And we're back. And Kelsey Snell is here now. Hello, Kelsey.


KEITH: Of course, you cover Congress.

SNELL: I do.

KEITH: But we are bringing you here for a conversation that will cover both Congress and also the big news out of the Centers for Disease Control and Prevention yesterday that people who have been vaccinated and are now fully vaccinated two weeks out from their last required shot - you don't have to wear a mask anymore.

RASCOE: Mask off, mask off.

KEITH: Full stop.

SNELL: Mask off, but also so much confusion - so much confusion, Tam.


RASCOE: And, Tam, you've been reporting on this because, yes, certain people can take their mask off, but there's some, you know, nuances here. Can you talk about that?

KEITH: Yeah. So this is individual guidance. This is guidance from the CDC saying to people who are fully vaccinated, you don't need to wear a mask. You are well protected. These vaccines work. They will prevent you from either catching coronavirus or, if you do catch it, it will be mild. You are unlikely to spread it to other people. If you somehow get a breakthrough infection and get asymptomatic COVID, you are unlikely to spread it to other people. You're safe. You're fine. As CDC Director Rochelle Walensky said, you can do the things.


ROCHELLE WALENSKY: If you are fully vaccinated, you can start doing the things that you had stopped doing because of the pandemic. We have all longed for this moment.

KEITH: But this is individual advice. This is not advice for the community. This is not guidance about grocery stores, schools, restaurants, workplaces. They have - they are now in the process of updating their guidance. But for all situations, there are a lot of questions.

SNELL: Yeah. I mean, OK, so I live in Washington, D.C., and we have a mask mandate here. You're required to wear it indoors and outdoors. Does that change?

KEITH: It will depend on whether the local government adapts to this CDC guidance. And some state governments and local governments have already adapted and changed their guidelines. Other states and local governments have not. Kroger grocery stores announced that they are not lifting their mask requirement. However, the White House has lifted their mask requirement. And we know that the president was in a meeting yesterday with members of Congress who were all vaccinated, and the news comes out, and they all took their masks off. In the White House press briefing room today, the reporters who are vaccinated are not wearing masks, the press secretary not wearing a mask, all of her aides not wearing a mask. So more than 100 million American adults are fully vaccinated now. More and more every single day are reaching the point of full vaccination. But obviously, there is a - still a large share of the U.S. population who is not yet vaccinated.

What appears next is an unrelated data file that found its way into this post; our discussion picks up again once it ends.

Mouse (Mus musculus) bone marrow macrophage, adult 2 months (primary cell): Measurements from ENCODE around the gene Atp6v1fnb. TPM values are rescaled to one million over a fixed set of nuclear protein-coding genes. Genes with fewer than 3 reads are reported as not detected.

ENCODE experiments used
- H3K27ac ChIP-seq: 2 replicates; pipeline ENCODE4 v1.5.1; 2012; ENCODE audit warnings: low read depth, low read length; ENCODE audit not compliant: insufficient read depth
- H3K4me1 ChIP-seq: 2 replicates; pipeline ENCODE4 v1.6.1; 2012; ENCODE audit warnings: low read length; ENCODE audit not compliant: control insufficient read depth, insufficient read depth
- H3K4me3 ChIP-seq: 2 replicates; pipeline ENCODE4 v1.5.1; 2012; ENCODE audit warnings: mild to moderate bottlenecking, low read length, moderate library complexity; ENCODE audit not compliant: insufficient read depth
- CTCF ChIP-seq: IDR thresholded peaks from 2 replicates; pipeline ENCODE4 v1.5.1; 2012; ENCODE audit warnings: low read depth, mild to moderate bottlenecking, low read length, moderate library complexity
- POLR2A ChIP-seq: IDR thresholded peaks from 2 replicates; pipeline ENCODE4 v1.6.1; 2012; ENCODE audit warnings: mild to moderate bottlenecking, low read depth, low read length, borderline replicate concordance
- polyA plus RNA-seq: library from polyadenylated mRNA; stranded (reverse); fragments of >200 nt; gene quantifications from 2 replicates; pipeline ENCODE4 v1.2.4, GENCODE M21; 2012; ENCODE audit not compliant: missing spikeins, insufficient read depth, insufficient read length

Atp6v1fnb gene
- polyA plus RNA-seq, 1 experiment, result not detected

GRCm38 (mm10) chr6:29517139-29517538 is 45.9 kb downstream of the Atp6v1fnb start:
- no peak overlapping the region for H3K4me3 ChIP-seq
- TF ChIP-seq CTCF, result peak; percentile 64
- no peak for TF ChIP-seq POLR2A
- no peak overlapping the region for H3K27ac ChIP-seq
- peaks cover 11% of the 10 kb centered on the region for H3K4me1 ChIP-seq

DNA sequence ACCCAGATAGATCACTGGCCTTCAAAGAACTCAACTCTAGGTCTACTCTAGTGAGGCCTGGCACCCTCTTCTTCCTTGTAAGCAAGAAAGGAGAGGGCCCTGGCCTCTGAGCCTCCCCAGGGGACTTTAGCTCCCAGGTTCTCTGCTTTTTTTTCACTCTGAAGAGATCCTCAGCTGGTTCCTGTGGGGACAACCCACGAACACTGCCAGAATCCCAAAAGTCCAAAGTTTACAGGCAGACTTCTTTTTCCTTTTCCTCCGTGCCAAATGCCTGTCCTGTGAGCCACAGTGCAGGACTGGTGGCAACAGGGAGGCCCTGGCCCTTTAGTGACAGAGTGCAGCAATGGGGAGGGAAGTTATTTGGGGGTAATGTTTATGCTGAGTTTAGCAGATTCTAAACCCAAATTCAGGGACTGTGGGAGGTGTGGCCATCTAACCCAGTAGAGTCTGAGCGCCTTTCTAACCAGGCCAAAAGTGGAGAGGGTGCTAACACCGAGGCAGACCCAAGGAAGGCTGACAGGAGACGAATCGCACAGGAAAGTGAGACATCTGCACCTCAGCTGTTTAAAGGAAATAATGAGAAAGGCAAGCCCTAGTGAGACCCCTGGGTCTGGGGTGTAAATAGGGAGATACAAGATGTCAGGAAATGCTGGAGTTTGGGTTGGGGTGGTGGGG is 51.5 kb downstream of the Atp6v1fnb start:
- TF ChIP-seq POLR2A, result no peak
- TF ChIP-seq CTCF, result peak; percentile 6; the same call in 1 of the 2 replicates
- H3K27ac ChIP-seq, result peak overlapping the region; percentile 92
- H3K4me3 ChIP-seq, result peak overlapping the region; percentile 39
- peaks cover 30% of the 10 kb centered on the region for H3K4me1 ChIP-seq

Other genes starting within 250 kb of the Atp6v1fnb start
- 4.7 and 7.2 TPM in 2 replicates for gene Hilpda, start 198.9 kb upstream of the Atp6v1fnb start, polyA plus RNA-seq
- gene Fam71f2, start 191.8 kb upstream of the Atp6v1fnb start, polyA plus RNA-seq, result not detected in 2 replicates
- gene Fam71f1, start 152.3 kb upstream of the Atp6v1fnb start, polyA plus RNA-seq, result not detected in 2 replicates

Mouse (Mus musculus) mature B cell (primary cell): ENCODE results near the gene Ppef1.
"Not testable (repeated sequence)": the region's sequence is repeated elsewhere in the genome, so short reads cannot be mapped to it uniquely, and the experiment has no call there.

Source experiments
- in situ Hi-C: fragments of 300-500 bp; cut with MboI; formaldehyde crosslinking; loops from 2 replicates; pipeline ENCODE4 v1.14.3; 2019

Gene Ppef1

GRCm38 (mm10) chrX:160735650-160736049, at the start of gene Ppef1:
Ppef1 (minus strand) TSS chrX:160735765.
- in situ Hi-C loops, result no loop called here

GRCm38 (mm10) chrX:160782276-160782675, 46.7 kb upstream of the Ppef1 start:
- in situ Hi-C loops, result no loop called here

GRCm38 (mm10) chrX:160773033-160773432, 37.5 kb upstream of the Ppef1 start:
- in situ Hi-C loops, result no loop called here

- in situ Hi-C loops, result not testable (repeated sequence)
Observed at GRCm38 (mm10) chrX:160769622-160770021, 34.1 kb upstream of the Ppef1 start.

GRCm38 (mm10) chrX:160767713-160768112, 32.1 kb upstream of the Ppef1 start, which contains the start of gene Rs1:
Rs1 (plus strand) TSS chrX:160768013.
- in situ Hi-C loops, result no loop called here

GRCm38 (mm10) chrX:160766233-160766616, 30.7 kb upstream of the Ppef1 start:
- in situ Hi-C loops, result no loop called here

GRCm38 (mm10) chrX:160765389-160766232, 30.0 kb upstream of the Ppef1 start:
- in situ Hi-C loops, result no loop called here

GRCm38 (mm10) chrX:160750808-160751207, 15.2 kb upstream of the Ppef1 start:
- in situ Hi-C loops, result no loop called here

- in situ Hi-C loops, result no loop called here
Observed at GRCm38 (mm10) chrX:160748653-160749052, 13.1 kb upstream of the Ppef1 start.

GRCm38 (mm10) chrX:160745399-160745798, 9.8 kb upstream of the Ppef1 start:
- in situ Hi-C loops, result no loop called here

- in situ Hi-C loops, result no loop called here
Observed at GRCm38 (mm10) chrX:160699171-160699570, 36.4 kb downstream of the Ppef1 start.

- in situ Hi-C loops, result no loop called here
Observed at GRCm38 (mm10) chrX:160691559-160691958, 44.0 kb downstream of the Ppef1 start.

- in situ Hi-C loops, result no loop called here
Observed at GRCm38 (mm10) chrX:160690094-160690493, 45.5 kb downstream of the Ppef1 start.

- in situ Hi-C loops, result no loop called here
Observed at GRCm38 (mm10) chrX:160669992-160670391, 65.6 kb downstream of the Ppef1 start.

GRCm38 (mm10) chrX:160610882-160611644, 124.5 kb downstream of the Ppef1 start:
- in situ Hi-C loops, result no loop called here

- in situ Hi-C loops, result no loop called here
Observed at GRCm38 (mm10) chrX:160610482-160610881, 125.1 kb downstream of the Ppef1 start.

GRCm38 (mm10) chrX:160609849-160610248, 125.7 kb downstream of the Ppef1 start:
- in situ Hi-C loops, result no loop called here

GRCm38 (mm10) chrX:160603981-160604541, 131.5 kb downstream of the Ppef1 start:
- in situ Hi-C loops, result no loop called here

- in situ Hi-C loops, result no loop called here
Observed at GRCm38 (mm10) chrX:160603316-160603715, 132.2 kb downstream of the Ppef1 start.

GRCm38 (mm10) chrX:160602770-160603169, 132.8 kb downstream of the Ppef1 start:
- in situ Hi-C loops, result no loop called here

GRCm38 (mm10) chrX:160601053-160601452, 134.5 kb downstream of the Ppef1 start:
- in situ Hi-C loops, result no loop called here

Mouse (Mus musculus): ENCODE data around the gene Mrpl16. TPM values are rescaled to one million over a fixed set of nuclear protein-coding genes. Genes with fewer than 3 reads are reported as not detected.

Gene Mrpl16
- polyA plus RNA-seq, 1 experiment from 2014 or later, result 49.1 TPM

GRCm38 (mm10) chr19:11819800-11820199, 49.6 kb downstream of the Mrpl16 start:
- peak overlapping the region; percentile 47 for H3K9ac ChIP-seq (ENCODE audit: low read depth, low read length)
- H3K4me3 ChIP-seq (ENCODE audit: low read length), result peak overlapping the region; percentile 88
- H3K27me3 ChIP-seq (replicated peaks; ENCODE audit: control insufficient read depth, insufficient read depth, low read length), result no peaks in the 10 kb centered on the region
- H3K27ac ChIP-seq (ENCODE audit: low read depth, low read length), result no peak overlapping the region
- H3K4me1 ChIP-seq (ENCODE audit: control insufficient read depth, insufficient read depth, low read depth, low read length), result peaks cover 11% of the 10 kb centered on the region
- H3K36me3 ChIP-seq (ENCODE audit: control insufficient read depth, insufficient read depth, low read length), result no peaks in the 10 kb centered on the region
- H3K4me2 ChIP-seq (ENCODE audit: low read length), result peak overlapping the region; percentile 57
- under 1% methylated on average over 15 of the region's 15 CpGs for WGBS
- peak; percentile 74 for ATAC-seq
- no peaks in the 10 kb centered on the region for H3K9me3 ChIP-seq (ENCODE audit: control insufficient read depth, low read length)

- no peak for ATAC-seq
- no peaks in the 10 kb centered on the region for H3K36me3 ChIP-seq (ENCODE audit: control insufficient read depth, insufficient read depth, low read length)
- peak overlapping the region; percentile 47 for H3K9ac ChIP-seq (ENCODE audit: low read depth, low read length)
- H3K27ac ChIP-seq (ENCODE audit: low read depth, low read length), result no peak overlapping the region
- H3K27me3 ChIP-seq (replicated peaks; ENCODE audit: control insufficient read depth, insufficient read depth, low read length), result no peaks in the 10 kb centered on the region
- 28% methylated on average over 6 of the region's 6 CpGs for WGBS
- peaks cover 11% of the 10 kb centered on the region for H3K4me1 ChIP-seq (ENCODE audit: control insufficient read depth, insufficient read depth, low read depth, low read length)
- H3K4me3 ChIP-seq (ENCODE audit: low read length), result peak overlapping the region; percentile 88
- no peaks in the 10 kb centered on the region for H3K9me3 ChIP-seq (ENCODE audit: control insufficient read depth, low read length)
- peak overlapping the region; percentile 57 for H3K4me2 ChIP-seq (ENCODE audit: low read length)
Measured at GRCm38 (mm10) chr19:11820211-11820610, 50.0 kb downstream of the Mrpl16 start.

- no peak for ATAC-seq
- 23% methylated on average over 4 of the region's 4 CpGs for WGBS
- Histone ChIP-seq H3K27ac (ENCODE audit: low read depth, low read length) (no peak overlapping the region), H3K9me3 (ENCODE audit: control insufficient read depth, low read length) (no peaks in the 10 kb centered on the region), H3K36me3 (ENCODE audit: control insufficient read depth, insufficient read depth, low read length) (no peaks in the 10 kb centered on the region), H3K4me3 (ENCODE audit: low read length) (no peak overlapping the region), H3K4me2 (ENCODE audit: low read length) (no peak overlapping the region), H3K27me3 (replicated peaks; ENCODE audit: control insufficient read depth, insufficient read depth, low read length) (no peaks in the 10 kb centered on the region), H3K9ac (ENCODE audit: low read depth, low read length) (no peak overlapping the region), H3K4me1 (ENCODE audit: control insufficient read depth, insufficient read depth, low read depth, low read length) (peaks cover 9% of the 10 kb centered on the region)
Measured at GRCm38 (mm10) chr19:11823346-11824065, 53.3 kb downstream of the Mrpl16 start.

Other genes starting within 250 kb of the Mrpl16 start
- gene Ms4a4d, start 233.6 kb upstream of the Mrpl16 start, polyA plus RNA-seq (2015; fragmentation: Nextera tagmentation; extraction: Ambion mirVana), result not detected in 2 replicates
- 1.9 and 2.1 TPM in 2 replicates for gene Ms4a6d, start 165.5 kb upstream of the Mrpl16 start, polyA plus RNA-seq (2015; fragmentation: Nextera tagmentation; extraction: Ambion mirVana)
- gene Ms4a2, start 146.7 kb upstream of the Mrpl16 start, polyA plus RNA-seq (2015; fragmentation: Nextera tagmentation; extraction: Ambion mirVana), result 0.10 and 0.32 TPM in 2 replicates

SNELL: And there are a lot - many people who are not going to be able to be vaccinated for a long time. Like, I'm thinking about kids under 12. There are millions of children under 12 who can't get vaccinated and many children, you know, who either can't or just won't wear masks. So that creates another layer of decision-making and potentially chaotic decision-making for parents and families who are trying to already navigate some pretty complicated, you know, COVID world problems.

KEITH: Yeah. I mean, I think what I would say and what the CDC is saying is that, yes, kids still are going to need to wear masks indoors. You should try to take your kids to well-ventilated places and let them play outdoors without masks. You know, outdoors is safer. But we are going to be in a period of time where, yeah, you don't know whether the person not wearing a mask next to you is totally, fully vaccinated or unvaccinated and just doesn't like a mask.

But what the CDC is saying here is that we kind of need to adjust our brains. We have all been living in this hunker-down, fear mindset for the last 15 months. And what they're saying is if you were vaccinated, you need to consider - you don't have to, but you should consider adjusting your risk analysis because your risk is dramatically lower.

RASCOE: And the thing is, you know, this has been more than a year. This was a traumatic thing that happened that drastically changed all our lives. And so people respond to that in different ways, trauma in different ways. And so this point right now where people are like, I don't know if I want to give up my mask; I don't feel comfortable; what if other people are lying about it - like, that's not really unexpected, but it seems like what the CDC is saying, you know, just - you can just mind your own business and just worry about you like you did before the administration - hopefully you were doing before the administration. You were just minding your own business.

SNELL: Did they say why they made the decision now? That's something that I've heard a lot of people asking, is this felt like it came out of nowhere. Why did it happen just all of a sudden on a Thursday afternoon?

KEITH: Yeah, I was talking to Dr. Leana Wen, who is a public health professor at George Washington University and on CNN all the time. And she was like - she's somebody who had been advocating for more relaxed mask rules for people who are vaccinated. And she was shocked, though, that this happened as quickly as it did and in the way that it did.